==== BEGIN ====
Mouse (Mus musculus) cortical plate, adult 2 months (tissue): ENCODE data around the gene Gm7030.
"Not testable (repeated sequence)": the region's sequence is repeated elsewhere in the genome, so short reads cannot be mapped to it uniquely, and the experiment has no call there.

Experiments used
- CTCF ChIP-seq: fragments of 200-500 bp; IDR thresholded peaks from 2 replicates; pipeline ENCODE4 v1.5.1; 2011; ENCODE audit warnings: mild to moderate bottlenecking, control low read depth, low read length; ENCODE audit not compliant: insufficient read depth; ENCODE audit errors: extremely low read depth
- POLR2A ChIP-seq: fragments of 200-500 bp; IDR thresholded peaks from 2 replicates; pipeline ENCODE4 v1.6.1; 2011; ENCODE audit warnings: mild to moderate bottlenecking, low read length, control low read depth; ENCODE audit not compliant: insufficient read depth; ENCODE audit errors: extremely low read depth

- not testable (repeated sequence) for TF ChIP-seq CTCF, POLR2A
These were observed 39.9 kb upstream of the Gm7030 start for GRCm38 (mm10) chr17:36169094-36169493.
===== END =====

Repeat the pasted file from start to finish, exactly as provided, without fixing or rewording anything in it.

Mouse (Mus musculus) cortical plate, adult 2 months (tissue): ENCODE data around the gene Gm7030.
"Not testable (repeated sequence)": the region's sequence is repeated elsewhere in the genome, so short reads cannot be mapped to it uniquely, and the experiment has no call there.

Experiments used
- CTCF ChIP-seq: fragments of 200-500 bp; IDR thresholded peaks from 2 replicates; pipeline ENCODE4 v1.5.1; 2011; ENCODE audit warnings: mild to moderate bottlenecking, control low read depth, low read length; ENCODE audit not compliant: insufficient read depth; ENCODE audit errors: extremely low read depth
- POLR2A ChIP-seq: fragments of 200-500 bp; IDR thresholded peaks from 2 replicates; pipeline ENCODE4 v1.6.1; 2011; ENCODE audit warnings: mild to moderate bottlenecking, low read length, control low read depth; ENCODE audit not compliant: insufficient read depth; ENCODE audit errors: extremely low read depth

- not testable (repeated sequence) for TF ChIP-seq CTCF, POLR2A
These were observed 39.9 kb upstream of the Gm7030 start for GRCm38 (mm10) chr17:36169094-36169493.